Exciting developments in Madagascar to improve sanitation and hygiene at scale



There are exciting developments taking place in Madagascar to improve sanitation and hygiene at scale. The country is demonstrating in concrete terms what it takes to eradicate open defecation: political will, public investment, the application of Community-Led Total Sanitation (CLTS) at scale, verification of results, and learning from experience.

The Government of Madagascar has taken very seriously the issue of eradicating open defecation. Prime Minister Roger Kolo together with the Minister of Water Johanita Ndahimananjara and other cabinet ministers participated in an “institutional triggering,” in which Malagasy practitioners sensitized policy makers to the links between sanitation and health, hygiene and human dignity. This led to them subsequently signing a declaration in July 2014 to achieve Open Defecation Free (ODF) status for the whole country by 2018.

Last week, the Prime Minister announced that his government will commit US $40 million over the next four years towards ending open defecation, roughly 12.5% of the total US $320 million needed to achieve an ODF Madagascar. A video of this announcement (at the 32 second mark, following another exciting sanitation commitment, by Nepal’s Prime Minister Sushil Koirala), was featured as part the Global Citizen Festival organized by the Global Poverty Project. Attended by the UN Secretary-General, the World Bank President, and several heads of state on the occasion of the United Nations General Assembly, this festival highlighted three core development issues, education, vaccination and sanitation, at a series of seminars and a music festival in Central Park in New York.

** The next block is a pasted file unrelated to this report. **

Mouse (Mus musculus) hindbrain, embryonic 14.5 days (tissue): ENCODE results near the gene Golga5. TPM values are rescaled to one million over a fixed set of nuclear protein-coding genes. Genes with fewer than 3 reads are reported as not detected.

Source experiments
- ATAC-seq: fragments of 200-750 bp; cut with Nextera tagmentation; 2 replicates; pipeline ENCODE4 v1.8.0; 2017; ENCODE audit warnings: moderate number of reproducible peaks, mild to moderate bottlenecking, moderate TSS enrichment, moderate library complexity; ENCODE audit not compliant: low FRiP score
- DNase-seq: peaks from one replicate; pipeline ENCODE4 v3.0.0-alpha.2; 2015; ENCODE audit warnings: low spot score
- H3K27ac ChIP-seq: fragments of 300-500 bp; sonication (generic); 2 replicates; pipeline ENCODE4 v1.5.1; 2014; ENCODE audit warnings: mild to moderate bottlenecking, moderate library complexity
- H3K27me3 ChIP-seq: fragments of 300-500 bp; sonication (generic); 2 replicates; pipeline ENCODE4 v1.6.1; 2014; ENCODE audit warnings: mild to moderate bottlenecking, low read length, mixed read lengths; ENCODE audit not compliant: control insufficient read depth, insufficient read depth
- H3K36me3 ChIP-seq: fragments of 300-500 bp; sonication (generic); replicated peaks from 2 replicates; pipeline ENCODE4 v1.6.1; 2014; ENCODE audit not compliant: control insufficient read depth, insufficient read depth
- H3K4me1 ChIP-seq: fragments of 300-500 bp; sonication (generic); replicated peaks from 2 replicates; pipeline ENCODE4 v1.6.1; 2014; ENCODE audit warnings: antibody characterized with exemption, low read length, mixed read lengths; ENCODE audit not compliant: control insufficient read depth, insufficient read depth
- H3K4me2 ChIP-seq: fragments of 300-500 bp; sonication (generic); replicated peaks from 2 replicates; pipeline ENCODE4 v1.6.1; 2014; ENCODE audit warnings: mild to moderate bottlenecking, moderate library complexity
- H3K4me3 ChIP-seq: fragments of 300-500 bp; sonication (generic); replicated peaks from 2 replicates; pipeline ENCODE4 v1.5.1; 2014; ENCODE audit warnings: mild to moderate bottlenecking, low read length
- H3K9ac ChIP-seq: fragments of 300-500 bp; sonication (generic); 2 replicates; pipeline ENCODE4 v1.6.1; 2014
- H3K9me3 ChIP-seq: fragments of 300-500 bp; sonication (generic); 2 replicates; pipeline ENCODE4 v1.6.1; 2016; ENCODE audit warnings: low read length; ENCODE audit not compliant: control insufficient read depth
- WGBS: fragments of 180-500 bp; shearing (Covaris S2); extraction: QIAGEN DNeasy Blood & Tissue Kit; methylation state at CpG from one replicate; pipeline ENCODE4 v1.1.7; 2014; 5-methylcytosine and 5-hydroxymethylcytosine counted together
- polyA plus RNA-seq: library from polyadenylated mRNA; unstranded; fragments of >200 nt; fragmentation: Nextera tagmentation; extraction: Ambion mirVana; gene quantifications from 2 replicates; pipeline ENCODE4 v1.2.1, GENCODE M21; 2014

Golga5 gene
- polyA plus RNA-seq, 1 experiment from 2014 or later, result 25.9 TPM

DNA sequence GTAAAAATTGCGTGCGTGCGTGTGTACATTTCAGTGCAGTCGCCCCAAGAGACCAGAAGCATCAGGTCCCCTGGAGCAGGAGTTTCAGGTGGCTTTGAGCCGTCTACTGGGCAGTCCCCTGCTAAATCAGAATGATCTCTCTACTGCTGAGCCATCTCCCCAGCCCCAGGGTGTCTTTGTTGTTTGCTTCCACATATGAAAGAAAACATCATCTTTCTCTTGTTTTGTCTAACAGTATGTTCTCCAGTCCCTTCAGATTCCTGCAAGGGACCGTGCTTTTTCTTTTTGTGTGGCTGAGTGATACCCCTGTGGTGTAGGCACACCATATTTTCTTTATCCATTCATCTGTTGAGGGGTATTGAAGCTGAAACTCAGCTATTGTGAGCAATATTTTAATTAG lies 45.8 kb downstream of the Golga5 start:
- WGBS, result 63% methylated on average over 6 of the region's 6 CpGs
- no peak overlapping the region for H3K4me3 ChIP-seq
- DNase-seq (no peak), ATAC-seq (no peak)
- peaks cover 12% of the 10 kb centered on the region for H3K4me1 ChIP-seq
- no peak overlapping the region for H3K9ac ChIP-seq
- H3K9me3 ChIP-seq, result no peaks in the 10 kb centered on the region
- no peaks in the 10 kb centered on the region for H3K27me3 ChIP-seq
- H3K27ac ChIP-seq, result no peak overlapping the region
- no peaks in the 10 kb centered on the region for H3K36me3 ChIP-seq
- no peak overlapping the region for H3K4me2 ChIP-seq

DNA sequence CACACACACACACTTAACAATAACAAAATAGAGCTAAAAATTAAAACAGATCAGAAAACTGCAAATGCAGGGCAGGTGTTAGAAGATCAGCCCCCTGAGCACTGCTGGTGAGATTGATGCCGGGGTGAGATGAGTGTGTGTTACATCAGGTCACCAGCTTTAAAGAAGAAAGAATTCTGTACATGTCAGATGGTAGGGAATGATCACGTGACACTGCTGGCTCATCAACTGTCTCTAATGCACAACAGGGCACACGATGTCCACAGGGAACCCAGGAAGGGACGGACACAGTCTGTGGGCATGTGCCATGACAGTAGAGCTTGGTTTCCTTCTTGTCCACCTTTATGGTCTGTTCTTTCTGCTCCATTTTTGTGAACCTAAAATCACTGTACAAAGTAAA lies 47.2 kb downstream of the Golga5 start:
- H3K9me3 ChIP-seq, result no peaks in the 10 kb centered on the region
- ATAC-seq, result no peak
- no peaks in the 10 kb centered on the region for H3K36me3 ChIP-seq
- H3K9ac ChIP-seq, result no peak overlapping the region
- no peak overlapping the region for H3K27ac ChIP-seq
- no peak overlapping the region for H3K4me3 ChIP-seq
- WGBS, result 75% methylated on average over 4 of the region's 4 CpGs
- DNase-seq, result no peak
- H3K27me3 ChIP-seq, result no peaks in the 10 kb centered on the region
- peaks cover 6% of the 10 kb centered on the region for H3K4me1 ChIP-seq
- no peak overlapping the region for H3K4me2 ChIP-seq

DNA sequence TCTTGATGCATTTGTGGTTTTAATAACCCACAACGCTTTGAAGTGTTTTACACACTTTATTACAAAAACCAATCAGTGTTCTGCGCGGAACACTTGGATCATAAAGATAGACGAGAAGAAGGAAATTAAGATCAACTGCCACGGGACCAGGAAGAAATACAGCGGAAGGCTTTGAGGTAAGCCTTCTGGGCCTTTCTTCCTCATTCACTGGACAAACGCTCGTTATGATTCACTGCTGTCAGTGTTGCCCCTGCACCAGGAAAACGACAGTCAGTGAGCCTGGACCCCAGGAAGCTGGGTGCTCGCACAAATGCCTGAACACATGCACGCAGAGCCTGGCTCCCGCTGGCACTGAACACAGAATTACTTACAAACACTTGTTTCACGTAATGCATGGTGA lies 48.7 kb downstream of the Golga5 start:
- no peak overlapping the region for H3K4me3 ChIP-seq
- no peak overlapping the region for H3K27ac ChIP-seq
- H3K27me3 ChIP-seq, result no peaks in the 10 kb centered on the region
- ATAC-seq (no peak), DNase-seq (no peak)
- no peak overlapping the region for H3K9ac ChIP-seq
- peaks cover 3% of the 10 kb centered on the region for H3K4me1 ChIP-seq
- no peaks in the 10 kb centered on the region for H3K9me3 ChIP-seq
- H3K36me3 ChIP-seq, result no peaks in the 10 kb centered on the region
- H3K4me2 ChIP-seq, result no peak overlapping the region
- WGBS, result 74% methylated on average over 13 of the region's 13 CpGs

In order to achieve national ODF status, the government is keen to build upon FAA (Fonds d’Appui pour l’Assainissement), a sanitation and hygiene programme that works directly with hundreds of thousands of households. Established in 2010, and supported by WSSCC’s Global Sanitation Fund, FAA has worked with communities to improve sanitation for over 1 million people. In addition to working with the Ministry of Water, FAA draws upon the support of the Diorano-WASH Coalition, WaterAid, USAID, UNICEF, the CLTS Foundation and 30 implementing partners. More information on the work of FAA can be found here on the WSSCC website.

The rapid growth of FAA, now operational in all 22 regions of the country, requires constant monitoring and evaluation which the government is committed to support in order to ensure the validity of results reported by the programme, assess problems, and improve programming. WSSCC has created a Technical Note that summarizes the findings of recent sanitation and hygiene studies undertaken in Madagascar.

The experience unfolding in Madagascar to eradicate open defecation offers important lessons for all countries interested in achieving their respective sanitation and hygiene targets. WSSCC will continue to provide updates of this kind and share relevant technical information with the WASH sector and beyond, and apply the lessons learned to improve performance in all the contexts in which it works.